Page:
How insurance plays a part in the Stephen Strasburg shutdown decision

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The Washington Post’s Adam Kilgore is one of the best baseball writers around because, in addition to simply being a good writer and reporter, he’s smart and curious about the game and all that surrounds it. One of the reasons you don’t read a lot of cut-and-paste stories from him is that he thinks a lot about what’s interesting, not just about what’s there to be reported.

A good example today comes in his piece — not driven by some event or press release, but by his own curiosity — regarding the potential insurance ramifications of Stephen Strasburg pitching for the Nationals beyond the date the club his chosen to shut him down.

The short version: there is a good chance that, if Strasburg were to pitch against medical advice and get hurt, the Nationals would not be able to draw on any insurance they have for him and thus would have to cover his contract themselves. That’s not a small consideration, it seems.

At the same time, as Kilgore notes, it’s not like Strasburg is hurt now, so the “medical advice” against which he’d be pitching, is pretty damn speculative (i.e. there is no consensus on how to best handle a post Tommy John pitcher).

Taking it a step further, one wonders whether a fight between the Nats and an insurance company over this sort of thing would lead to a decision in which even the most overly-cautious approaches to a player’s health became the official reasonable standard for such things.

Giants acquire Michael Reed from Twins

Michael Reed
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The Giants made several roster moves on Saturday, most notably acquiring Twins outfielder Michael Reed in exchange for outfielder John Andreoli and cash considerations. The swap allowed the Twins to clear some space on their 40-man roster for more pitching depth, while the Giants designated lefty reliever Steven Okert for assignment in order to make room for Reed.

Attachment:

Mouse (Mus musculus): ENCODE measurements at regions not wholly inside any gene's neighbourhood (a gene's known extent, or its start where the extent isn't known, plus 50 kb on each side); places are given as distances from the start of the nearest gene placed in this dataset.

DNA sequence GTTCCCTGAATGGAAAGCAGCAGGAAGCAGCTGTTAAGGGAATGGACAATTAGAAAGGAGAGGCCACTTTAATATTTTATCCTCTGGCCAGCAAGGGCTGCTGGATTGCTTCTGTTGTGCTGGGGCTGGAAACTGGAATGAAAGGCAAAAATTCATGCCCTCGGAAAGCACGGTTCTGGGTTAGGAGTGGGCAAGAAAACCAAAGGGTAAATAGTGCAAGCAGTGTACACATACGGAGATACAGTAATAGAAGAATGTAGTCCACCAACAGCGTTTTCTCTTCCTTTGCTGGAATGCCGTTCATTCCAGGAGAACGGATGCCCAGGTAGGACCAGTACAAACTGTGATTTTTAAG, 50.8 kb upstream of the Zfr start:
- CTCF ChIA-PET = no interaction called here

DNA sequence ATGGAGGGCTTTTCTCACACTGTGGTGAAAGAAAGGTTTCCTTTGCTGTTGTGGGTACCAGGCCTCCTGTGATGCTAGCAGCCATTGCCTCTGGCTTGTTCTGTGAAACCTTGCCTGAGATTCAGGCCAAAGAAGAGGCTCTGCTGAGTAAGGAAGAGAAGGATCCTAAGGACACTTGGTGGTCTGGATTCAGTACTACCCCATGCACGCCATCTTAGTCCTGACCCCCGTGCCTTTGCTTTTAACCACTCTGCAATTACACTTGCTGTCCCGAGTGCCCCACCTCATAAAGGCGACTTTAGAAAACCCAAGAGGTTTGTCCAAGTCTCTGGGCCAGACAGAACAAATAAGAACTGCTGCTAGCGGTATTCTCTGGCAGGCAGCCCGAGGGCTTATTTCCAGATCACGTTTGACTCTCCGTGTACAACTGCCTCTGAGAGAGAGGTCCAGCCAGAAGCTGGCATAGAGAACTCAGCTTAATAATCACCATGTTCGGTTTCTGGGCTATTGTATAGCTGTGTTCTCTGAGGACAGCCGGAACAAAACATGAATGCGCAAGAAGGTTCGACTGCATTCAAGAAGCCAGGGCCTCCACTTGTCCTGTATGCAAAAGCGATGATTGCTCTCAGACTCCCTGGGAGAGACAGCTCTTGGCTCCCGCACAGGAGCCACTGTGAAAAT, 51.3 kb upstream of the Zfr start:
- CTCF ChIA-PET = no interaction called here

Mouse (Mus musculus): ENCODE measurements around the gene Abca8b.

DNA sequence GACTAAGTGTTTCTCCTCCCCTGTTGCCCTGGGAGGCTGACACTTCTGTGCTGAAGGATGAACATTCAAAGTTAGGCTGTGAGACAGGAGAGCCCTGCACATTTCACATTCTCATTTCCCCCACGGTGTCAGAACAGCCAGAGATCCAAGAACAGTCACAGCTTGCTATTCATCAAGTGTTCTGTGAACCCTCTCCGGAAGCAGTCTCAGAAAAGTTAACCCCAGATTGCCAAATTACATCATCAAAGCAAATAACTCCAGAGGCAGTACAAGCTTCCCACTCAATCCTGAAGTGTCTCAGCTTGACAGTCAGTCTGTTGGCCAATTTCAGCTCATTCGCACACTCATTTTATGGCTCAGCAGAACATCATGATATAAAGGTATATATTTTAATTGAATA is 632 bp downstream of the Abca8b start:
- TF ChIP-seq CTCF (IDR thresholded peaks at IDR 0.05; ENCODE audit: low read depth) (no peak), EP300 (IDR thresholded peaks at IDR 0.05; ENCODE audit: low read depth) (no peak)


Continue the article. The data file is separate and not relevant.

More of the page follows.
Reed, 26, split the majority of his 2018 season at Double-A Mississippi and Triple-A Gwinnett, where he hit a combined .342/.453/.520 with 11 home runs, 10 stolen bases (in 13 chances), and a .972 OPS across 404 plate appearances. He made the most of his brief appearance with the Braves, going 2-for-7 with a pair of base hits and three strikeouts, but still has yet to see more than eight games in the majors in any season to date.

Andreoli, 28, debuted with the Mariners in 2018. While he made a decent showing in Triple-A Tacoma, slashing .287/.397/.401 with three homers and a .798 OPS, he struggled to stay above the Mendoza Line in back-to-back MLB stints with Seattle and Baltimore.

In an additional move on Saturday, the Giants also acquired outfielder Mike Yastrzemski in a trade with the Orioles. Both Reed and Yastrzemski will give the club some much-needed center field depth after they released veteran outfielder Cameron Maybin on Friday.